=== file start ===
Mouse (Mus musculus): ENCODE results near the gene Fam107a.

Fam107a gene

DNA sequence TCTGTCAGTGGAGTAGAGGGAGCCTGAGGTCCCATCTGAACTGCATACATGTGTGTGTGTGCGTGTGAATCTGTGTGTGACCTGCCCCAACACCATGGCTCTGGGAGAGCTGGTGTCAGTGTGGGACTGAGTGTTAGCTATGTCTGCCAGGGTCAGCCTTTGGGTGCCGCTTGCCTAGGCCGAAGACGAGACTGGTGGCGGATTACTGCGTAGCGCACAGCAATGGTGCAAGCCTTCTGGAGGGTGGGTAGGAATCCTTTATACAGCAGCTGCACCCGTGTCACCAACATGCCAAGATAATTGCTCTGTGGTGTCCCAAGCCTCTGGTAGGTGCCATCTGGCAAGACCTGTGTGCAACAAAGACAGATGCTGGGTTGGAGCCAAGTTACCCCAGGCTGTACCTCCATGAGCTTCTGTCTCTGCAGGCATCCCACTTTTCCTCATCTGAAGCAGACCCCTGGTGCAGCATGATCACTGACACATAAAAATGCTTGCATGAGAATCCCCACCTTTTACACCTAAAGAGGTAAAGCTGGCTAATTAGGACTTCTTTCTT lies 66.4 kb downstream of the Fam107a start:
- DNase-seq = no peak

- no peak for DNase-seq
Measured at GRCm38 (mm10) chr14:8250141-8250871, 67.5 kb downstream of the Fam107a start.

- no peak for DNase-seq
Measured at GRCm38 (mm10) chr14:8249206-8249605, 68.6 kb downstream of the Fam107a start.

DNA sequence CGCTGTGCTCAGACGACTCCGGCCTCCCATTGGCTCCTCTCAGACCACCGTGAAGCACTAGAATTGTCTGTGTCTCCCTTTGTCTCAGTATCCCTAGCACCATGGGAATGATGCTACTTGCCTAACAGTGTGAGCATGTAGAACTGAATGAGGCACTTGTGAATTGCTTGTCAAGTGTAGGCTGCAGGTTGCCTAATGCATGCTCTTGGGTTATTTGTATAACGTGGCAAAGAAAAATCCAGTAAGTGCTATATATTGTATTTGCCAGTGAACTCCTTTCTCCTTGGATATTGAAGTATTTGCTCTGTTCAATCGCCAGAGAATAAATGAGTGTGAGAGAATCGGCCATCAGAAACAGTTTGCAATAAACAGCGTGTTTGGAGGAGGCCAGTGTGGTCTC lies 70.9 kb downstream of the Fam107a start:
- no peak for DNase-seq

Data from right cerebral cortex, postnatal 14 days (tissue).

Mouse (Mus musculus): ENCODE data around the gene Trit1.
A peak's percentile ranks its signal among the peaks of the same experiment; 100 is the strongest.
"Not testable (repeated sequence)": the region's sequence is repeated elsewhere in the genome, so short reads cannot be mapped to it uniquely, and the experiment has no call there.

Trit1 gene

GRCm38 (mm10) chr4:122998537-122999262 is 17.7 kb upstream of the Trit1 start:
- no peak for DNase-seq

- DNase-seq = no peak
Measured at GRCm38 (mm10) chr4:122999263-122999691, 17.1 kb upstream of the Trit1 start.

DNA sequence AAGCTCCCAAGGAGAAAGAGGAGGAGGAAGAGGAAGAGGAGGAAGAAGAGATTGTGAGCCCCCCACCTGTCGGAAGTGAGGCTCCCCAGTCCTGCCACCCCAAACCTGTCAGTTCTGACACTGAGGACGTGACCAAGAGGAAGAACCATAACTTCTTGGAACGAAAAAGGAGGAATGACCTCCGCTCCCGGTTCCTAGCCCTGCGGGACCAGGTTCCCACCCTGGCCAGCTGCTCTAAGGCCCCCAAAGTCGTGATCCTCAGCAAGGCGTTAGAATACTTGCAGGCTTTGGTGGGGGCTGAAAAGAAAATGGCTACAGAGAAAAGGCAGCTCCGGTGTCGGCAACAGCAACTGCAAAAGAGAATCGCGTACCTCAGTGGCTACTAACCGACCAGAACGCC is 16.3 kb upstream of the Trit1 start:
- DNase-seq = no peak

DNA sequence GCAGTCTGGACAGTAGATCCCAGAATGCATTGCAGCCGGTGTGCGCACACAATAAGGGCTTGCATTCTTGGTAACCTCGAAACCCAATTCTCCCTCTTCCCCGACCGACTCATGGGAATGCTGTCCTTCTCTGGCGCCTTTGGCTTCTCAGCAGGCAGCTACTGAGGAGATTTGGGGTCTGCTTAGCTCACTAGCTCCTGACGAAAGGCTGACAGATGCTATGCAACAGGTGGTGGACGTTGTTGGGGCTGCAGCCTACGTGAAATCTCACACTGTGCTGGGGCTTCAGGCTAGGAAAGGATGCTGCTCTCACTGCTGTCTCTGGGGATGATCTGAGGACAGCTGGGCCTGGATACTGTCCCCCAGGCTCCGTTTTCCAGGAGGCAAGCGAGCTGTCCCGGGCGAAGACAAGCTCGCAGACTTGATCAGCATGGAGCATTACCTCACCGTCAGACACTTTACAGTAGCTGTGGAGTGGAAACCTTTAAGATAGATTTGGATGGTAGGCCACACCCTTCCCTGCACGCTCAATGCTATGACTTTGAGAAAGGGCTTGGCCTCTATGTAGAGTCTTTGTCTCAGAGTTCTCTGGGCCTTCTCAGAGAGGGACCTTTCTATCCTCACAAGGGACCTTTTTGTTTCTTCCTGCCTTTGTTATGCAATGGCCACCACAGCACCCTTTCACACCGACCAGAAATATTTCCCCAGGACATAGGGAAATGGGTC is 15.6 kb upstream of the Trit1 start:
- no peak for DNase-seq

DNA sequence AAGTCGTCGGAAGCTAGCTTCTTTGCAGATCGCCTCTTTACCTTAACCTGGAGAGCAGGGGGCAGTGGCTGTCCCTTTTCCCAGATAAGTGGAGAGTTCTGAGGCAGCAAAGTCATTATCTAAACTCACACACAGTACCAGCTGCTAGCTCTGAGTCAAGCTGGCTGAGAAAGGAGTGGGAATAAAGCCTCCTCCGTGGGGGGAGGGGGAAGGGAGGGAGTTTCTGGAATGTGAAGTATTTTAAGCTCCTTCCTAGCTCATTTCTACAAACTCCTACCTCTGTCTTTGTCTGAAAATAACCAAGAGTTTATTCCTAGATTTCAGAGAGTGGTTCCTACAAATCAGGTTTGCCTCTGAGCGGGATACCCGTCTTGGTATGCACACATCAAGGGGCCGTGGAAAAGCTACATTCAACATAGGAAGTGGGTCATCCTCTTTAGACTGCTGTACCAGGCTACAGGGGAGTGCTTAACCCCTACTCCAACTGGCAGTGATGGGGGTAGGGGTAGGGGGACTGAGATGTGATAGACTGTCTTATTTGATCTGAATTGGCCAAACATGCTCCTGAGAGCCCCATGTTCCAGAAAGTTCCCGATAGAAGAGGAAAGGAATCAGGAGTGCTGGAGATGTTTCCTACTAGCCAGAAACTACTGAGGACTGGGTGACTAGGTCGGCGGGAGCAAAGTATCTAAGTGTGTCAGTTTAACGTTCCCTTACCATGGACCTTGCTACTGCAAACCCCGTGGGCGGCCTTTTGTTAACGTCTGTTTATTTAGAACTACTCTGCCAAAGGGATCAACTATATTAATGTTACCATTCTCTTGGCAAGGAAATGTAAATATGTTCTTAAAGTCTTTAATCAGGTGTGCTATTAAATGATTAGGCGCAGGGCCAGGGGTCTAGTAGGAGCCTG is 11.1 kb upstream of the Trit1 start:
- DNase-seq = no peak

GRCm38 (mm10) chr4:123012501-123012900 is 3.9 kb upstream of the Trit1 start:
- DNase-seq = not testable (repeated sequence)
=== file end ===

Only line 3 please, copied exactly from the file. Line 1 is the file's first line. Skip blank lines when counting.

DNA sequence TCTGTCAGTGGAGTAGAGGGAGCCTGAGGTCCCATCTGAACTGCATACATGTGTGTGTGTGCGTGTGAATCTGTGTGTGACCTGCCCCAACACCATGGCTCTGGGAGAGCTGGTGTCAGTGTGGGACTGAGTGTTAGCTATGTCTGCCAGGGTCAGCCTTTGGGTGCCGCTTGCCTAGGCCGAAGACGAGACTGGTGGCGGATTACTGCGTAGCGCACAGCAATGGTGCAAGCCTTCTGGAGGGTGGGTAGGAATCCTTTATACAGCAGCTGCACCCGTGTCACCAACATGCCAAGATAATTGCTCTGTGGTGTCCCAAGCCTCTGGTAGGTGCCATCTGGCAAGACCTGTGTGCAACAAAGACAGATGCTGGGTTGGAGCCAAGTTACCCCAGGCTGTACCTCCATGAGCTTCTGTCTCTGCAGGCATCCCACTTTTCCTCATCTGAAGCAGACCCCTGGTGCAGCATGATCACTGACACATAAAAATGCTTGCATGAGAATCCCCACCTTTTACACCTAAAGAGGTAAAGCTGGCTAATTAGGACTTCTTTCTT lies 66.4 kb downstream of the Fam107a start: